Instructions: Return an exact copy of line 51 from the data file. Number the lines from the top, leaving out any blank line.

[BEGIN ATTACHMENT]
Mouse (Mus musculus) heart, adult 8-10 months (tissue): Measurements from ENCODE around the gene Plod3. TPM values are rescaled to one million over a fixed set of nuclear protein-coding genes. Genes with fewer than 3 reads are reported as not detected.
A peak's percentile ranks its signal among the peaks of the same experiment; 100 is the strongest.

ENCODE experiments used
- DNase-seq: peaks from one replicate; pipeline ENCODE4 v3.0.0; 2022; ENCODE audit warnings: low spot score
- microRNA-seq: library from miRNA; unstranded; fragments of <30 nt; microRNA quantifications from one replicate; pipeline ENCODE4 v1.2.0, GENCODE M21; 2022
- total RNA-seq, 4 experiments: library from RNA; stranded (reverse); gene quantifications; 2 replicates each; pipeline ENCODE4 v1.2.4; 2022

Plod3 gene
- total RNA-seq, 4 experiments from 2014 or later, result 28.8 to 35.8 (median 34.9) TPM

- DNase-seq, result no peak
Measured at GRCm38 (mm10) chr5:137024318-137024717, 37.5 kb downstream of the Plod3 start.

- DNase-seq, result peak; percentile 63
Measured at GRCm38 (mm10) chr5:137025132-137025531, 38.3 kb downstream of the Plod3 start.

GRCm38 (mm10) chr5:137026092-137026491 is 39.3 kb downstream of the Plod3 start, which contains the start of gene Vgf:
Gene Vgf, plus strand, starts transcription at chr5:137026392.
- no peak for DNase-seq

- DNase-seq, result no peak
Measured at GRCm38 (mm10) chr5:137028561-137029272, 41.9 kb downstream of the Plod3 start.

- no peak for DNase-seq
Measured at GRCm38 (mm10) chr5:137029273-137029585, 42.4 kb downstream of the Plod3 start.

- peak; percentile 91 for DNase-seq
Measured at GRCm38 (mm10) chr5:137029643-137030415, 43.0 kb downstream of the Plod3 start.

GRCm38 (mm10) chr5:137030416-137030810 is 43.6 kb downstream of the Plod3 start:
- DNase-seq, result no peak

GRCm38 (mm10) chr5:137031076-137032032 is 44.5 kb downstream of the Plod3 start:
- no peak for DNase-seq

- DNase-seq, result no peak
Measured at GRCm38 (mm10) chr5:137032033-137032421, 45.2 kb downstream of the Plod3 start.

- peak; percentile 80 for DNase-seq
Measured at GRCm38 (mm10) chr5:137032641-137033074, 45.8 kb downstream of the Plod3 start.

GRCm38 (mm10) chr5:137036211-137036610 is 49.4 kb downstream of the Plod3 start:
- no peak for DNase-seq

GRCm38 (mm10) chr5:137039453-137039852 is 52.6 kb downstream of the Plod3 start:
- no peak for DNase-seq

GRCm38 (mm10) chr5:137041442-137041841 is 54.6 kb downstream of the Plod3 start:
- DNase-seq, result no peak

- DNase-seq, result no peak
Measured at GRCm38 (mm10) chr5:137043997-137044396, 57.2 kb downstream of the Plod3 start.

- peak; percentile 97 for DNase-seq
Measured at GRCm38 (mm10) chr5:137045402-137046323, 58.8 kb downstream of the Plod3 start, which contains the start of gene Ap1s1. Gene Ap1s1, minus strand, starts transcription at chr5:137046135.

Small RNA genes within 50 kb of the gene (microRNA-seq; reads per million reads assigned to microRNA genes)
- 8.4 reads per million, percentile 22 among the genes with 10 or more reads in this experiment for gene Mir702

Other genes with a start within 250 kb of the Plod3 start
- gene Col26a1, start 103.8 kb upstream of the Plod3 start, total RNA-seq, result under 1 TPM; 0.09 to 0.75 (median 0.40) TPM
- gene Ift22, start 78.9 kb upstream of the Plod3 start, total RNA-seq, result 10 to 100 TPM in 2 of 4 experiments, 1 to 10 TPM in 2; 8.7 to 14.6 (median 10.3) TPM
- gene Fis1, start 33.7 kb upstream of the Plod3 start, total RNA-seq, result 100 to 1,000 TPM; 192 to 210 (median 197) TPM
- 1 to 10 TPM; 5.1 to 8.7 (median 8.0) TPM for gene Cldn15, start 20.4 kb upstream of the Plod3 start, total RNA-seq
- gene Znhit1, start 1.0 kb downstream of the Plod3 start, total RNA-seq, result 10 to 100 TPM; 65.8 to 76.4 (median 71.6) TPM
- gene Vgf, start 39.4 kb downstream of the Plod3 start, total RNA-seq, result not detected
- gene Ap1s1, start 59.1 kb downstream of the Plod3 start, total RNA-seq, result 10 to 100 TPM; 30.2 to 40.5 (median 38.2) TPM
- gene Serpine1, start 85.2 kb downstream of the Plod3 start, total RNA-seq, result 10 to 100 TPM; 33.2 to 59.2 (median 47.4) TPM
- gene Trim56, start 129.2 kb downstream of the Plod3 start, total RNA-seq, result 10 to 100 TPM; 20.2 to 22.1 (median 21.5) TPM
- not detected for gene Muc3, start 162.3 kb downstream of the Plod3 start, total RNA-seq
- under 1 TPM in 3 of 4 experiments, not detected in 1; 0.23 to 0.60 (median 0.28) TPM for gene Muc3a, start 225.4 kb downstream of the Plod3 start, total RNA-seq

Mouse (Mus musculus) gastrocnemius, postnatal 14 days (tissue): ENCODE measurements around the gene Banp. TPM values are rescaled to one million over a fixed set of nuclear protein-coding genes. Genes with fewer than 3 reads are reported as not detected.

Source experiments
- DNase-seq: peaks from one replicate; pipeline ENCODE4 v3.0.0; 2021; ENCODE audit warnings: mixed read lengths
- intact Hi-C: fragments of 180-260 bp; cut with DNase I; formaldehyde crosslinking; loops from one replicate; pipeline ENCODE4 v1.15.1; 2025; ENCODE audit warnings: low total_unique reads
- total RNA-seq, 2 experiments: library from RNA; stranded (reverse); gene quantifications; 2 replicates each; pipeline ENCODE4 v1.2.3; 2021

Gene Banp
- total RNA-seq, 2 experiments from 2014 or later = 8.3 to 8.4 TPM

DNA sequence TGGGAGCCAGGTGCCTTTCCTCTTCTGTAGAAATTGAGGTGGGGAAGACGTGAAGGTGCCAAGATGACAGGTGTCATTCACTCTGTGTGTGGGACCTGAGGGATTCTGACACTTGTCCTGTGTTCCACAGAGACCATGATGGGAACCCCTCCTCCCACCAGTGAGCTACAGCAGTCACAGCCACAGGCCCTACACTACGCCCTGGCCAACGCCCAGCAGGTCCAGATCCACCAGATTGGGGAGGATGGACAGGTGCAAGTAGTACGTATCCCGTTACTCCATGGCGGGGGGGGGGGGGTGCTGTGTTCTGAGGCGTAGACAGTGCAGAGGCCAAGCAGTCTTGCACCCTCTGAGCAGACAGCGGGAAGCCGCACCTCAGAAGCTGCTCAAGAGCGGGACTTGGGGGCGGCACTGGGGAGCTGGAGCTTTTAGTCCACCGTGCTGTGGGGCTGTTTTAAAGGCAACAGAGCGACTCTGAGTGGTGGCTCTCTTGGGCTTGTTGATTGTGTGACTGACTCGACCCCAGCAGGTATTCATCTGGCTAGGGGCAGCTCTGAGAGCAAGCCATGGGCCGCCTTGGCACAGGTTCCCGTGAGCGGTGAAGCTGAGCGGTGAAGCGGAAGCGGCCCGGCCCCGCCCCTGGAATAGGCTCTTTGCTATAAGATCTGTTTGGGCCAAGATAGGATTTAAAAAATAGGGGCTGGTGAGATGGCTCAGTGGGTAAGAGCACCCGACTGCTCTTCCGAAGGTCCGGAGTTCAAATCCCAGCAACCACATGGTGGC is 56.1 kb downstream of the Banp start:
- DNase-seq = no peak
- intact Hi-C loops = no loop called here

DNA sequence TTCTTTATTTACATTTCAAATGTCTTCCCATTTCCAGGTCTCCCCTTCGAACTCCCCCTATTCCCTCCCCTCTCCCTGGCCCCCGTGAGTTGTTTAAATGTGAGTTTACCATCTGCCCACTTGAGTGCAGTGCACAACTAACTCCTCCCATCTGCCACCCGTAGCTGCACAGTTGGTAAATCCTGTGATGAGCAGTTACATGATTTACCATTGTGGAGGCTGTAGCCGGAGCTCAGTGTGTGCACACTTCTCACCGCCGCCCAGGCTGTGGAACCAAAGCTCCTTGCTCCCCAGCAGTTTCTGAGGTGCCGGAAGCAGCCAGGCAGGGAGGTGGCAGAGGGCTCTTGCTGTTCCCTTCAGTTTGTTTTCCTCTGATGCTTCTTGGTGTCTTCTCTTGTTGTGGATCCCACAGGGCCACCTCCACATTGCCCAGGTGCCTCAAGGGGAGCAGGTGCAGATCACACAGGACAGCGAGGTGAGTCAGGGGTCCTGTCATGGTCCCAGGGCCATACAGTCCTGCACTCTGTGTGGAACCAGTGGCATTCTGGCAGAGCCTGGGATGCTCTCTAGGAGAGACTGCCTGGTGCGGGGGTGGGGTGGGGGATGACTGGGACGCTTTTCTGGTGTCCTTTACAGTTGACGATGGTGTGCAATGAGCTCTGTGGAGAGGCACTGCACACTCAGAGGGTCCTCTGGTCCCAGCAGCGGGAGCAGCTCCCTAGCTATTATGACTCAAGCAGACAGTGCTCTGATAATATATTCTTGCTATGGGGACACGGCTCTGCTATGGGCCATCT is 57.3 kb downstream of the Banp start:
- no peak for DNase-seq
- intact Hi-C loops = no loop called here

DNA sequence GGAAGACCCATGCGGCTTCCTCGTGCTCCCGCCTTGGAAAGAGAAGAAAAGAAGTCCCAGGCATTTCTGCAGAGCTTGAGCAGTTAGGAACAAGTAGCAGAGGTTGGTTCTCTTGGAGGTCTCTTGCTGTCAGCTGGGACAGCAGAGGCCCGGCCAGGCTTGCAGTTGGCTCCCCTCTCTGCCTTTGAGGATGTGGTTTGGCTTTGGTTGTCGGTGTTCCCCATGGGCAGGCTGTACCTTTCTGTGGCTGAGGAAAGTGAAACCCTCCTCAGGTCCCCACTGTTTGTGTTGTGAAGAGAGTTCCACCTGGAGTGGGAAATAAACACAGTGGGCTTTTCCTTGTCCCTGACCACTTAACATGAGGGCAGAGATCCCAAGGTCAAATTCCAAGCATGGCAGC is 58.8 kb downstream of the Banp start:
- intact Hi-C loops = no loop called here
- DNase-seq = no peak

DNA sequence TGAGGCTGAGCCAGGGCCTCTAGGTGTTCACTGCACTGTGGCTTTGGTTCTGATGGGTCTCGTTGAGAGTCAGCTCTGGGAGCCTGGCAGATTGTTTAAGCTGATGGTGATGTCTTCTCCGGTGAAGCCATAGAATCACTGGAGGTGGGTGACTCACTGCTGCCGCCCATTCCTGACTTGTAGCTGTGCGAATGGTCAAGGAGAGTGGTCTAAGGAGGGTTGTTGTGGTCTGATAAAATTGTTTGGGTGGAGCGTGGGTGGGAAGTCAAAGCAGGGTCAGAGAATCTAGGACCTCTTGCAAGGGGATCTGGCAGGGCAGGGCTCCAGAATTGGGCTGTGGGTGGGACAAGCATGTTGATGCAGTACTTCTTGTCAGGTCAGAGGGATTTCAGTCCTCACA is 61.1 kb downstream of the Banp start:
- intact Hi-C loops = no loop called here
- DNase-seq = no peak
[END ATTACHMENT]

- gene Trim56, start 129.2 kb downstream of the Plod3 start, total RNA-seq, result 10 to 100 TPM; 20.2 to 22.1 (median 21.5) TPM